RSC completes £8m project to update theatre’s costume department

"티his is the first time I’ve had natural light in 32 연령,” said Alan Smith as he contemplated the job in hand: cutting some thick brass to make a jewel-encrusted knuckle duster for The Comedy of Errors.

Elsewhere in the Royal Shakespeare Company’s redeveloped costume workshop, people were busy making rainproof chefs’ hats, dusting trainers to look as if they’d been worn in Dubai and lamenting the lack of polyester in men’s suits.

No day is a normal day for the 30 people who make the RSC’s costumes, weapons and props, 말했다 head of costume Alistair McArthur, but at least they are now working in spaces that are airy, open and full of light.

On Thursday the RSC formally announced the completion of a two-year project to update the largest in-house costume-making workshop in British theatre.

The facilities in Stratford-upon-Avon were now as good as anywhere in the world, said McArthur, and a long way from the “Dickensian” and cramped workshops of old, where everyone was dotted all over the place.

The light in the old women’s costume department came from skylights that used to leak, said McArthur. “If we knew there was rain coming we’d have to clear everything off the table the night before.”

The Guardian was given an early preview of the workshops and the teams this week busy making props, costumes, hats and weapons for The Comedy of Errors, which had been in rehearsal when everything closed down so suddenly in March 2020.

The show will now open next month in the RSC’s new and temporary outdoor performance space on the banks of the River Avon.

What was clear from the tour was the dizzying range of what was done. The head of the men’s costumes department, Emma Harrup, was working on suits meant to have an 80s feel, a photograph of Richard Gere in American Gigolo providing visual help.

That meant a shinier fabric than would be used today. “It’s also complicated by the production being outside so we want something with polyester in it to give it longevity,” said Harrup.

A member of the team was scouring suppliers in Birmingham, sending Harrup regular updates and asking what she thought. “It is proving very difficult to find.”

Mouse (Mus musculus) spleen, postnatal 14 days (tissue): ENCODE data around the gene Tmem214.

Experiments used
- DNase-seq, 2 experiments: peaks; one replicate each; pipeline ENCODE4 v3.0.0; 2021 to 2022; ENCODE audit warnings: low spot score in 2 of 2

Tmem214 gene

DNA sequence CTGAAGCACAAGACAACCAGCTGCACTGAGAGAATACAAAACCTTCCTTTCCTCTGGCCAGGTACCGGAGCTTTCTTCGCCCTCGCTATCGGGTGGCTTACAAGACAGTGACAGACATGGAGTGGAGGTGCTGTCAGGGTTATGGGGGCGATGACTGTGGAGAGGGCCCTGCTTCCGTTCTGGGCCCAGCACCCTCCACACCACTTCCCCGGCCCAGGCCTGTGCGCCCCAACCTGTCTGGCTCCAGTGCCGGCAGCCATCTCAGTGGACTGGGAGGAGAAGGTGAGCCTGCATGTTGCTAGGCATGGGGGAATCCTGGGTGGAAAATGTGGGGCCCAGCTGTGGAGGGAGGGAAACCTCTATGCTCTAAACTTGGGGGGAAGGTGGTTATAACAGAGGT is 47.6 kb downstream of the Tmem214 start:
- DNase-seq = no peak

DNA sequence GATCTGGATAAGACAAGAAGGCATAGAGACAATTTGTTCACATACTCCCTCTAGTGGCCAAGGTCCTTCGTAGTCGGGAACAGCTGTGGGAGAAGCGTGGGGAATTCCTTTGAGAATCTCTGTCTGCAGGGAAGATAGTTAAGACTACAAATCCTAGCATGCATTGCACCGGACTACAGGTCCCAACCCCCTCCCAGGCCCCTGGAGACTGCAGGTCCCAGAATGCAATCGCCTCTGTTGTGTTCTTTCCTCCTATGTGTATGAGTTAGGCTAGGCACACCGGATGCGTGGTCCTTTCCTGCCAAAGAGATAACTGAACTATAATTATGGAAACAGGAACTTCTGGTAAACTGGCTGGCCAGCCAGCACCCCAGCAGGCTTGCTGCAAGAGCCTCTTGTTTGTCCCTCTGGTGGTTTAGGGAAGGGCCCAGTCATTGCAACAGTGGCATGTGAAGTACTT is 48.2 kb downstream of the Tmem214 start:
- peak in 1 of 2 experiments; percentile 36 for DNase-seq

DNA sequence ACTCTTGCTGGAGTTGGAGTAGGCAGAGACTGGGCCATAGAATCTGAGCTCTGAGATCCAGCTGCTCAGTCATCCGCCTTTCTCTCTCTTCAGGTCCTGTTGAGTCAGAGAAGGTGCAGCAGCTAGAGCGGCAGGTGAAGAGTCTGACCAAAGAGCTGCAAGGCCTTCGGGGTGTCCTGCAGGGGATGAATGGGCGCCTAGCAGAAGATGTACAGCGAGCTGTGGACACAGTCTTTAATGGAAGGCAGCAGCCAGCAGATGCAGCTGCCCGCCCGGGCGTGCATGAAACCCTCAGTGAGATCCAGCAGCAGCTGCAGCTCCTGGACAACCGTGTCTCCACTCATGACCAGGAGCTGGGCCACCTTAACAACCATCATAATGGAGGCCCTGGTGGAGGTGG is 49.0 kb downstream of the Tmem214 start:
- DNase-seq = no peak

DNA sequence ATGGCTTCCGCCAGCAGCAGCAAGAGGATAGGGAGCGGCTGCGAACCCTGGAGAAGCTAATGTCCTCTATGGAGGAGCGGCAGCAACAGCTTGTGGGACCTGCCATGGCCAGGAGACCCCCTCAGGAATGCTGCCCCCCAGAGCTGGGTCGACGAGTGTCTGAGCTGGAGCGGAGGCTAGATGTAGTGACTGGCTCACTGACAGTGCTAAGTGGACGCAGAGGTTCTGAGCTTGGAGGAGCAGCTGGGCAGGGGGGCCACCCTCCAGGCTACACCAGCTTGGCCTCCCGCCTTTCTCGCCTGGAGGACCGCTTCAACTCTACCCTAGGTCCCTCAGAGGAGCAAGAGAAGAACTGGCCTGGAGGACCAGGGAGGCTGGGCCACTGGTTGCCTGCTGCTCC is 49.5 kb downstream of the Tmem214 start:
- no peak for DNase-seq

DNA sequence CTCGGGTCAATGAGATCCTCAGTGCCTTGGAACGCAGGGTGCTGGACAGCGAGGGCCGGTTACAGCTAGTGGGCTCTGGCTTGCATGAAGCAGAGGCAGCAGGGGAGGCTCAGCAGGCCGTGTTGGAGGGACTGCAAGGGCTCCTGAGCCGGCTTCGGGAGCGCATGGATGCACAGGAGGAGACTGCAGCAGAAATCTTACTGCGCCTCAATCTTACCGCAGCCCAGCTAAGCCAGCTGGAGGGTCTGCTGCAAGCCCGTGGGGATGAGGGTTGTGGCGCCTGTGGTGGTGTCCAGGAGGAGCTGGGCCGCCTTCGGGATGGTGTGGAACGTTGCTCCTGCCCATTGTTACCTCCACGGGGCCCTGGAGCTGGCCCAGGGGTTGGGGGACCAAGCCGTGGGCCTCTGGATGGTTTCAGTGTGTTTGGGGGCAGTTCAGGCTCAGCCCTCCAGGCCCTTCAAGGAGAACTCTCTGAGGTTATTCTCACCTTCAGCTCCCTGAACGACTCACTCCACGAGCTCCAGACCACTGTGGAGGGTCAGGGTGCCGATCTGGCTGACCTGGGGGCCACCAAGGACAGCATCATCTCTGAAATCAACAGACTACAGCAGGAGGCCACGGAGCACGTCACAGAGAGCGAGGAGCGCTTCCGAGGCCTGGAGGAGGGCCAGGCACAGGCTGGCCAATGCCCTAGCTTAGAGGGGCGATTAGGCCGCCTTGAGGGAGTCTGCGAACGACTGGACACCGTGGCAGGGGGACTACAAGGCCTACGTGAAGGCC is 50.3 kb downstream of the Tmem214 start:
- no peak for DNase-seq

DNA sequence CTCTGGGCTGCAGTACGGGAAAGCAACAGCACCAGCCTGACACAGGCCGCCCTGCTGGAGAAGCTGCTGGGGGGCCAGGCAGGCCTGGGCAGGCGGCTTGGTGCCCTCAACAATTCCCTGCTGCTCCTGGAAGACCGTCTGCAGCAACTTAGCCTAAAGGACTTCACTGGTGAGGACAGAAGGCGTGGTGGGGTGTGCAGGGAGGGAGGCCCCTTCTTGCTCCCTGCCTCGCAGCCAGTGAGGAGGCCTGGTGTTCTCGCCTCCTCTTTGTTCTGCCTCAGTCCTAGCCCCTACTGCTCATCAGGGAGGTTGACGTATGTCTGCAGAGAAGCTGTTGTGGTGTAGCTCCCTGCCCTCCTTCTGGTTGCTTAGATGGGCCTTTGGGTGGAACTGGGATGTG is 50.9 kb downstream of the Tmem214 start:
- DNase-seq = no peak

In props and armoury, the head of department, Alan Smith – making the knuckle dusters – recalled the old workshops. “Everything was a bit creaky, a bit crumbly … all the machines had started to go wrong. I’m not that tall but if I stood my head could touch the ceiling.”

In total, £8.7m was raised for the project. That meant teams relocating for two years and the packing and moving of materials including 1,714 reels of thread, 7,885 metres of stock fabric, 1,131 magnets, 3,500 pairs of shoes, 115kg of salt, 36 mannequins and 45 sewing machines.

The actor Harriet Walter said she could remember nearly every costume she had worn at the RSC. “Much as I loved visiting the rabbit warren where costumes and armour and everything else was made in the old days, I realise it was pretty much a Dickensian sweatshop and it was more fun to visit rarely than to work in permanently.”

Gregory Doran, artistic director of the RSC, thanked everyone who had supported the restoration and redevelopment of the costume workshop.

“The team create amazing costumes every year but were doing so in conditions that were not fit for purpose. Costumes are integral to an actor’s performance and to them becoming the character they are to play.

“As Judi Dench said: ‘No matter how much rehearsal time you have, you cannot get fully into the part until you are in costume.’”

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